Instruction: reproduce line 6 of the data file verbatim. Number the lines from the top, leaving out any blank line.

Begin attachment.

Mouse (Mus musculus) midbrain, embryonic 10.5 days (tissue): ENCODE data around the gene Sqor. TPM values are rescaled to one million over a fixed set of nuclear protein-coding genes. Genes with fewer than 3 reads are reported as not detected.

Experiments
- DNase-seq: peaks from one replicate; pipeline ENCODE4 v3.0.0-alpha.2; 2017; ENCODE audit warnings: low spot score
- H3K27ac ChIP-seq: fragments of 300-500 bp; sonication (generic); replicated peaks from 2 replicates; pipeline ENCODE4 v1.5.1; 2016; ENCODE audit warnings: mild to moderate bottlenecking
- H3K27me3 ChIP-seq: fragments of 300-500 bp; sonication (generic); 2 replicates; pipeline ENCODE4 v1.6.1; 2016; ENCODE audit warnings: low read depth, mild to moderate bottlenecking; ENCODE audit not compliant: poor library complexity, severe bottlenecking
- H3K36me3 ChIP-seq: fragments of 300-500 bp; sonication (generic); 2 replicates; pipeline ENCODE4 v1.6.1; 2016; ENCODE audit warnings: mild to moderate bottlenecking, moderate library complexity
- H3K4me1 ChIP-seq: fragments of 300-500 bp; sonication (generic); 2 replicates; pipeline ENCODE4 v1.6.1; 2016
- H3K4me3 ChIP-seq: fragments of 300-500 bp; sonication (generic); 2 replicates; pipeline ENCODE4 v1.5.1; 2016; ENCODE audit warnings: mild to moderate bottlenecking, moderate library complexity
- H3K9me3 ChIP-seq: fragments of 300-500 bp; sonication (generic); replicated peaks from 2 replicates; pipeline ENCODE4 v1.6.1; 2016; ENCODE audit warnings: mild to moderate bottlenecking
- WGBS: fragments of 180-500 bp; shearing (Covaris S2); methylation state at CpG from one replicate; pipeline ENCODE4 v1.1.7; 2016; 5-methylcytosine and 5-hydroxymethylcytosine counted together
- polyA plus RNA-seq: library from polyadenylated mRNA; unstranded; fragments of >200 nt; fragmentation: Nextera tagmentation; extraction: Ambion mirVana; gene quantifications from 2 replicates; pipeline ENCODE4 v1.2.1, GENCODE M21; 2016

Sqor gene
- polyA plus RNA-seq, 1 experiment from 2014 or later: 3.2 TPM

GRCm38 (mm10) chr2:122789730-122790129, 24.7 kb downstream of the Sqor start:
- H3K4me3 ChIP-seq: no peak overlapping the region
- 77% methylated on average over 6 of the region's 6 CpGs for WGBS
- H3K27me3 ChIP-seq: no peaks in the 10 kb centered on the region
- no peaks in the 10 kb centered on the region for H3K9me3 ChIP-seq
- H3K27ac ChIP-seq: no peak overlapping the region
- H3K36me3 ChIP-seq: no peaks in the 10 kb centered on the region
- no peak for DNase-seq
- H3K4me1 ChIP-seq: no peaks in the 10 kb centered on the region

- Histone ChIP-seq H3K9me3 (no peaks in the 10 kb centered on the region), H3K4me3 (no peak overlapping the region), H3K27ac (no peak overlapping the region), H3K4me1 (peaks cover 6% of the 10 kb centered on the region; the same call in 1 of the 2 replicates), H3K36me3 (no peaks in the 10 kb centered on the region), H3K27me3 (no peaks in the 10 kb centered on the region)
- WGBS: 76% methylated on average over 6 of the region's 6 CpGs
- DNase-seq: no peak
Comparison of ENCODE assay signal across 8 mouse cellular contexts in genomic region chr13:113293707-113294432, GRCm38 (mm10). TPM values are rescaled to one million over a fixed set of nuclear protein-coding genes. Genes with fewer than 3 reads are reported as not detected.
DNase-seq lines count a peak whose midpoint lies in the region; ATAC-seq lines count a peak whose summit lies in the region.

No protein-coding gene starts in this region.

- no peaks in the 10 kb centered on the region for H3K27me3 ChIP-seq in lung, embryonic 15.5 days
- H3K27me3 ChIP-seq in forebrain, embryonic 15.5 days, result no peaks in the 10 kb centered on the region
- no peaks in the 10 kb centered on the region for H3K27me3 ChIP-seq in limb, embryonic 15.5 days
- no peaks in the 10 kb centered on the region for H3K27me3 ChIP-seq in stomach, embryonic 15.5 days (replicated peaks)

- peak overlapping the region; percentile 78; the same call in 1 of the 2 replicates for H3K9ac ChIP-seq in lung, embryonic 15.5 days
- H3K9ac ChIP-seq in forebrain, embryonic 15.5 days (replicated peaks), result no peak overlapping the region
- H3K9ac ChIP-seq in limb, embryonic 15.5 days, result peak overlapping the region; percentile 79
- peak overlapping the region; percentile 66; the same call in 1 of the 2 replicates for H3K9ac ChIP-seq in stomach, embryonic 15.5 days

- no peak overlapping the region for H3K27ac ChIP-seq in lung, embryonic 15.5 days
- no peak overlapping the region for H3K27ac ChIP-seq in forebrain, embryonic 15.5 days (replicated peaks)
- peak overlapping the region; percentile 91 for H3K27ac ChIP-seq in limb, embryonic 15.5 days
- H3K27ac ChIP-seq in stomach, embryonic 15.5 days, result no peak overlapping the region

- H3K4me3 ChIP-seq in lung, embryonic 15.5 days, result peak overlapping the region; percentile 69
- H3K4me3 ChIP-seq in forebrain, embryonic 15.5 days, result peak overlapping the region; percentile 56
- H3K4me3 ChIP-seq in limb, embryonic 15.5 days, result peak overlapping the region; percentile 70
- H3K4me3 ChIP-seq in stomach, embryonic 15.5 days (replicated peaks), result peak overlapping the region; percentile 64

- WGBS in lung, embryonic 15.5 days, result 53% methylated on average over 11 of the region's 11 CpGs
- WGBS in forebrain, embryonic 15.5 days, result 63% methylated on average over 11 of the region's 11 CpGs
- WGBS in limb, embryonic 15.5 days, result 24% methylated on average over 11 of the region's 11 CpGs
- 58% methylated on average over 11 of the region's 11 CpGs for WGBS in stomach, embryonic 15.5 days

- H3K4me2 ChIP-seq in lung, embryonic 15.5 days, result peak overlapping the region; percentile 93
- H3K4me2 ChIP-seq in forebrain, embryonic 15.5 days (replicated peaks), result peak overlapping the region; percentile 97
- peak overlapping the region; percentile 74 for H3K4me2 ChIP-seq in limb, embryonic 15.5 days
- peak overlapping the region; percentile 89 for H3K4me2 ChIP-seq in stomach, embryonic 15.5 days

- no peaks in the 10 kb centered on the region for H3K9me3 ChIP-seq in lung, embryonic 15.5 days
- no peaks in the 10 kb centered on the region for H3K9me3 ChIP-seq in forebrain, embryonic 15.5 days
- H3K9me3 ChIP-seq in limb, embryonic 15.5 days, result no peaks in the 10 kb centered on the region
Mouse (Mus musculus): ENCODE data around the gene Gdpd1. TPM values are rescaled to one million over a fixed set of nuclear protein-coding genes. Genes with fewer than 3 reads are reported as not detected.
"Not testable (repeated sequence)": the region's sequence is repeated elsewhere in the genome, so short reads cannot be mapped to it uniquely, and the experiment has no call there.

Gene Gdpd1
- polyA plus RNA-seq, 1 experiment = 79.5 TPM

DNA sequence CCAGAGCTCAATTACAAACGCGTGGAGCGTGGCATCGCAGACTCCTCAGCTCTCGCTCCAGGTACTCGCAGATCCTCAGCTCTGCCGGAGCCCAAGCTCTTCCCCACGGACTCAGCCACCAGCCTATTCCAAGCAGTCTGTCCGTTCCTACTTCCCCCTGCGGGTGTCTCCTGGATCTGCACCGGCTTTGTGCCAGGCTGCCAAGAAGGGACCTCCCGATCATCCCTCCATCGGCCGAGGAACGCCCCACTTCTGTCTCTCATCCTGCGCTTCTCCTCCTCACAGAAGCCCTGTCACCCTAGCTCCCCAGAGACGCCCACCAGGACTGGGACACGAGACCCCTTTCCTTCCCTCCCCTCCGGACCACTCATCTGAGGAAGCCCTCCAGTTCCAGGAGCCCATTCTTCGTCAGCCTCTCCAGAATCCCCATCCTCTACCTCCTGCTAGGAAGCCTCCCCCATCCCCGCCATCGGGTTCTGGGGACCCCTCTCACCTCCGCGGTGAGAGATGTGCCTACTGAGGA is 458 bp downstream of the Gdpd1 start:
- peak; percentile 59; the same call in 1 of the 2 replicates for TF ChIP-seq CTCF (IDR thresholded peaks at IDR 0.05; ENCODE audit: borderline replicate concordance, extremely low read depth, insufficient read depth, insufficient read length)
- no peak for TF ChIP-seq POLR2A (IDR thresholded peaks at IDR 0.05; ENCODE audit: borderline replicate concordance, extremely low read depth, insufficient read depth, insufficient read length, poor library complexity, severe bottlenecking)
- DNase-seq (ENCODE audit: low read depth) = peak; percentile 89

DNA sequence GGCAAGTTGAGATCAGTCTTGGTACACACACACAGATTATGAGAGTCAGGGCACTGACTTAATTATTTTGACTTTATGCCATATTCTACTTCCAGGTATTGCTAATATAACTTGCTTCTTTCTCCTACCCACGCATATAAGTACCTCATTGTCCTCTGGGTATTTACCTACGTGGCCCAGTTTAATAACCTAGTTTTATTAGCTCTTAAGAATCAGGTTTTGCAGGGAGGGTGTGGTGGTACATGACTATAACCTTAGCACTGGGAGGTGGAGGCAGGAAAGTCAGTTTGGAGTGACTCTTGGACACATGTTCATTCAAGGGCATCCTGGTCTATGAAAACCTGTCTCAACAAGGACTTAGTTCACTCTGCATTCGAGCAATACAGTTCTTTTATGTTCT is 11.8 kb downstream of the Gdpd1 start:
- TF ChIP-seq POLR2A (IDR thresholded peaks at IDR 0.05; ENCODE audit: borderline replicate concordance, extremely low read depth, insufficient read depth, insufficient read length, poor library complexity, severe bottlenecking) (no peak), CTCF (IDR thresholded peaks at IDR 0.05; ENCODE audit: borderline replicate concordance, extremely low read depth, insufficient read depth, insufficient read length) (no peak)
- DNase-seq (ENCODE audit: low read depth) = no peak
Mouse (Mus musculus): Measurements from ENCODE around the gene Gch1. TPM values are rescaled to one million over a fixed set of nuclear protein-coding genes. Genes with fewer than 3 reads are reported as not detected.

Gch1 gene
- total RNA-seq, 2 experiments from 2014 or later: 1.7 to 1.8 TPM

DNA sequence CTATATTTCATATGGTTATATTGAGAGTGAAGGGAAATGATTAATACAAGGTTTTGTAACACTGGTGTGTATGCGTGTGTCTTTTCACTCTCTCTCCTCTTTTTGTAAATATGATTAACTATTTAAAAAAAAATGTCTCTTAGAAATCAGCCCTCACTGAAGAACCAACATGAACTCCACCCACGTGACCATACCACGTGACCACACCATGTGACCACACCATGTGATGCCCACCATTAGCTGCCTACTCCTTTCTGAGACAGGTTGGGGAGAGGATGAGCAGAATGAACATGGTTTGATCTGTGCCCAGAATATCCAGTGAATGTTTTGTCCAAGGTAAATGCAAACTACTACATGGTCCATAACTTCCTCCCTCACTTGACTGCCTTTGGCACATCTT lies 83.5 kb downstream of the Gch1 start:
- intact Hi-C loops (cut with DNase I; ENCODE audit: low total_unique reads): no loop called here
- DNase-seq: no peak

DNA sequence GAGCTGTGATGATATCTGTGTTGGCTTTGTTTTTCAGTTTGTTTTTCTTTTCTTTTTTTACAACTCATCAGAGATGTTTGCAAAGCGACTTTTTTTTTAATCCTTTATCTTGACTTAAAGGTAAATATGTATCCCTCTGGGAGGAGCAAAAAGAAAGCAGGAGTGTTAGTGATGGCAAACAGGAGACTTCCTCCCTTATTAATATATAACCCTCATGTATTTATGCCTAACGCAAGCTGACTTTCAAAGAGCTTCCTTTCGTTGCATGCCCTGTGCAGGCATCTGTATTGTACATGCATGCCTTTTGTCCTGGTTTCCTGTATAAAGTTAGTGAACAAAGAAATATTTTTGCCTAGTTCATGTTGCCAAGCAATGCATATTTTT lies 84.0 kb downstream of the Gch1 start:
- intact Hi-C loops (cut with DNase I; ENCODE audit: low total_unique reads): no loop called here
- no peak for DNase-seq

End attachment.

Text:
- H3K36me3 ChIP-seq: fragments of 300-500 bp; sonication (generic); 2 replicates; pipeline ENCODE4 v1.6.1; 2016; ENCODE audit warnings: mild to moderate bottlenecking, moderate library complexity